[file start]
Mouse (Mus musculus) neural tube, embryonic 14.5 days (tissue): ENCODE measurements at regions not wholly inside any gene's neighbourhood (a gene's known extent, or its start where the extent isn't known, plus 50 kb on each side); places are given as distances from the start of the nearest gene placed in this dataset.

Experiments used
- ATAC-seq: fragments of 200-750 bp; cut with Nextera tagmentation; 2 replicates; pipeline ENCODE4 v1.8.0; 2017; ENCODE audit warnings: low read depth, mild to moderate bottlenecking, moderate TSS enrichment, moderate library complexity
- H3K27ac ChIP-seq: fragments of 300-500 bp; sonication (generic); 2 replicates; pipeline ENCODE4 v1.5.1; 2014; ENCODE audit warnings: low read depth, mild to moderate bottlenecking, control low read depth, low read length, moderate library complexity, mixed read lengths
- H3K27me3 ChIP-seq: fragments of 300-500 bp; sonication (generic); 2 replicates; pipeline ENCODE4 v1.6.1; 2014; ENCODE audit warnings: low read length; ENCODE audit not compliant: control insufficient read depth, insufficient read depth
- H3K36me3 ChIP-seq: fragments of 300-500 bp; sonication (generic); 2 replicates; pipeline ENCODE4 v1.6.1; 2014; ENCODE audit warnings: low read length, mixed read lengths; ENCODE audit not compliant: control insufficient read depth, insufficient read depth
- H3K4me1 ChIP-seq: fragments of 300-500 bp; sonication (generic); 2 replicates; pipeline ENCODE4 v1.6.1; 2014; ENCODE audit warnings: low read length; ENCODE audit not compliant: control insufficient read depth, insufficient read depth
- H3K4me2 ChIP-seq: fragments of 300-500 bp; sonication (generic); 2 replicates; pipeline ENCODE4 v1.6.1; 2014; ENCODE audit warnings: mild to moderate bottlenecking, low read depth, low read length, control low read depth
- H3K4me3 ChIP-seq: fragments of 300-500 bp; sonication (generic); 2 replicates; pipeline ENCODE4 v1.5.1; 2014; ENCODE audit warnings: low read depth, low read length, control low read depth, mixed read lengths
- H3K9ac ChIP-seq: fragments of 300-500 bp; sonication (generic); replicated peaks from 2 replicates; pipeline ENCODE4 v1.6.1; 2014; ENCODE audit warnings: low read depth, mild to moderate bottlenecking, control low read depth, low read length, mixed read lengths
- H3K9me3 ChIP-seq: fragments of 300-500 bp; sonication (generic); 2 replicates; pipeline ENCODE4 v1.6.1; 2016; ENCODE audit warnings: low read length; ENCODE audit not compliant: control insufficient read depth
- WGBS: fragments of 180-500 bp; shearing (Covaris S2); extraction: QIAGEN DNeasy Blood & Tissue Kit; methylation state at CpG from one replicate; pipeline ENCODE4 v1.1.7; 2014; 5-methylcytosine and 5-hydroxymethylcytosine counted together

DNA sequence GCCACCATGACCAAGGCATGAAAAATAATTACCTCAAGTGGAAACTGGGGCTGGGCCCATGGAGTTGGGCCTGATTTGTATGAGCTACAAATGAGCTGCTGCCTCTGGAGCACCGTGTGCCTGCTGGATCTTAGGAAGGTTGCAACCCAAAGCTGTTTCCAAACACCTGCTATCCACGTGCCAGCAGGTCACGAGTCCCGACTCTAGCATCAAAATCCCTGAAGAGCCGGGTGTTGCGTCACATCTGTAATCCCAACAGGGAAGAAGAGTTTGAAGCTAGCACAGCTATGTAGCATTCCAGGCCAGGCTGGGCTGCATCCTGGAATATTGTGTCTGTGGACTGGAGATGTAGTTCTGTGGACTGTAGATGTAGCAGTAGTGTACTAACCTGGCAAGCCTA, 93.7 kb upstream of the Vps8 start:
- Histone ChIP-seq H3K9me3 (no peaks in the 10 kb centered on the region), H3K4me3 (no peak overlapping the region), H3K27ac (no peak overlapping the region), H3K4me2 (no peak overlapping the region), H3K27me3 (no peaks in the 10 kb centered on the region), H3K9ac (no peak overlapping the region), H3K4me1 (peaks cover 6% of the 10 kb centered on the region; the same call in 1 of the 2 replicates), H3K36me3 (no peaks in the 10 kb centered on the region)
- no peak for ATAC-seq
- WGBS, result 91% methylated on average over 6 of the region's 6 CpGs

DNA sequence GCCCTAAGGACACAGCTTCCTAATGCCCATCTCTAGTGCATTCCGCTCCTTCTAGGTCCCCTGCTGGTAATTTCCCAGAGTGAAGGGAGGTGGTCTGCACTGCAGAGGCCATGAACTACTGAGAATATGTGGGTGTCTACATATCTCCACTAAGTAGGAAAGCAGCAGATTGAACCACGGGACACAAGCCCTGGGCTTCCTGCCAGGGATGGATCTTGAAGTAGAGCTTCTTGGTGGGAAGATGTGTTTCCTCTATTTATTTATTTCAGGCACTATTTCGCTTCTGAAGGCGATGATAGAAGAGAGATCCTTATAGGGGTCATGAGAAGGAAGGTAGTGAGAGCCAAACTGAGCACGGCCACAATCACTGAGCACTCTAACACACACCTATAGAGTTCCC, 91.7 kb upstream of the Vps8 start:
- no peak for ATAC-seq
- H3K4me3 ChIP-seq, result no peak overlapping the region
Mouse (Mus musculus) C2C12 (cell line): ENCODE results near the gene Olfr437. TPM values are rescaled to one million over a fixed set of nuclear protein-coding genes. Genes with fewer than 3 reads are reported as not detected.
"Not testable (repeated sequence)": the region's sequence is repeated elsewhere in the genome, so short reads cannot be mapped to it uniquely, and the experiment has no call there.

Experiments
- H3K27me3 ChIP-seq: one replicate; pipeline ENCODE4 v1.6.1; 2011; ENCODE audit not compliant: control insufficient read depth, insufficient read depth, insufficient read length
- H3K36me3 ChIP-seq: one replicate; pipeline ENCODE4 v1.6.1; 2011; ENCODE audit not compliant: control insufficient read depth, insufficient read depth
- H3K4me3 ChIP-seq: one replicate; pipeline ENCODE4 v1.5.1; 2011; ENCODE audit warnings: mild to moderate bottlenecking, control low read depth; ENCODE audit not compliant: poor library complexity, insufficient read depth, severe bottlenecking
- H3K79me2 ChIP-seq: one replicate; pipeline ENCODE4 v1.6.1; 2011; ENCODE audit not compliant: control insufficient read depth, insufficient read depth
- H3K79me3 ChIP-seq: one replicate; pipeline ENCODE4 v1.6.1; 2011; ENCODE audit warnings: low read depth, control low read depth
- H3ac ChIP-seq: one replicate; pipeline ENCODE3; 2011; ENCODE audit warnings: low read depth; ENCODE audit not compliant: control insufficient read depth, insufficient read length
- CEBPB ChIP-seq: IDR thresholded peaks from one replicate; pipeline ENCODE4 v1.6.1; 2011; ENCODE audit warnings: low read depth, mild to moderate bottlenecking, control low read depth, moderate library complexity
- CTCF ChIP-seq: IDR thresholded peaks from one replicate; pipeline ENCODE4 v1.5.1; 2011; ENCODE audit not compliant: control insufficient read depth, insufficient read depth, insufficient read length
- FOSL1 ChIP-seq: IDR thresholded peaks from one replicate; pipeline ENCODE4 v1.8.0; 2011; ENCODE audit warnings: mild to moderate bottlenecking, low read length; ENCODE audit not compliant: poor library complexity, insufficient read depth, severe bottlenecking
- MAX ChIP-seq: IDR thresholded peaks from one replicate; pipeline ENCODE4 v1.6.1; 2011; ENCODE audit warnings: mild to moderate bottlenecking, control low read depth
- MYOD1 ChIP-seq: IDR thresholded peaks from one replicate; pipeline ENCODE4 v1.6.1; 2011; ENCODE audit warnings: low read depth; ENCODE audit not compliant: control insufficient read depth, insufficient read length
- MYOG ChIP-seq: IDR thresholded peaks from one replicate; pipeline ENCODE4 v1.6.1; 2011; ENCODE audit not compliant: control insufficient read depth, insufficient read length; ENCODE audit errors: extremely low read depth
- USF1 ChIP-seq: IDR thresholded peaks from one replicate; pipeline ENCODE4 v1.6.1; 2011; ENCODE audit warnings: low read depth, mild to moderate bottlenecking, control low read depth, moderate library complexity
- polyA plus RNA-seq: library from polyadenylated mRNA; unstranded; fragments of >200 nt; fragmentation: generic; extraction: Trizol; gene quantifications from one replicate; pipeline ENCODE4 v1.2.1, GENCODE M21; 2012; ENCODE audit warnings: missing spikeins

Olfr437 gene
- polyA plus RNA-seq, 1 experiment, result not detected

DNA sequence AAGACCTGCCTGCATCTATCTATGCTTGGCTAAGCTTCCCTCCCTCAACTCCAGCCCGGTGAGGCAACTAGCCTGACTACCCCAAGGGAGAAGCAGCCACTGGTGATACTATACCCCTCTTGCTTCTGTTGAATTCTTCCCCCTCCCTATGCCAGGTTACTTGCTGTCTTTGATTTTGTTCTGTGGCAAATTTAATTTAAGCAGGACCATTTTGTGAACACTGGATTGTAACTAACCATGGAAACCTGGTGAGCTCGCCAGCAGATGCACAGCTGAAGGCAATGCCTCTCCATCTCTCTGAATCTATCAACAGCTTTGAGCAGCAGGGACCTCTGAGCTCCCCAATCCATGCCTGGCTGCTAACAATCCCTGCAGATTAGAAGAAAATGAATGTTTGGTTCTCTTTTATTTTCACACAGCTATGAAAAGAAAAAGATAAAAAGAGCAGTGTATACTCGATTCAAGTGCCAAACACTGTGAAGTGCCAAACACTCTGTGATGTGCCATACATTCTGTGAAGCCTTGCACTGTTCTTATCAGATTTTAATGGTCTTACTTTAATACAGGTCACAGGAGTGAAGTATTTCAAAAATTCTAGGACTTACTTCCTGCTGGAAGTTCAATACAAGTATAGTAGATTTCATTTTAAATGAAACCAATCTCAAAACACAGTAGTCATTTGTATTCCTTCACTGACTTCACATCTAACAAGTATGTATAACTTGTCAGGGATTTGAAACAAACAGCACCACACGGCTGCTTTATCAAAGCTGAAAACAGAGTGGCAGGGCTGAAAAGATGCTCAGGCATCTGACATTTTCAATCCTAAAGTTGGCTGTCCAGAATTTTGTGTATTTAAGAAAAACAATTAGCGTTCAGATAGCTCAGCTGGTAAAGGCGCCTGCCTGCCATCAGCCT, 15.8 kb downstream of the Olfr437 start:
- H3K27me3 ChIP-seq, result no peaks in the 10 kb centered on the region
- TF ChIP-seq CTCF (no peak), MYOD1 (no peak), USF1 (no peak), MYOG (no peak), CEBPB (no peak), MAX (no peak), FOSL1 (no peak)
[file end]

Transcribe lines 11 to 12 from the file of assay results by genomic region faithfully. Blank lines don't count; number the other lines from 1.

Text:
- H3K9me3 ChIP-seq: fragments of 300-500 bp; sonication (generic); 2 replicates; pipeline ENCODE4 v1.6.1; 2016; ENCODE audit warnings: low read length; ENCODE audit not compliant: control insufficient read depth
- WGBS: fragments of 180-500 bp; shearing (Covaris S2); extraction: QIAGEN DNeasy Blood & Tissue Kit; methylation state at CpG from one replicate; pipeline ENCODE4 v1.1.7; 2014; 5-methylcytosine and 5-hydroxymethylcytosine counted together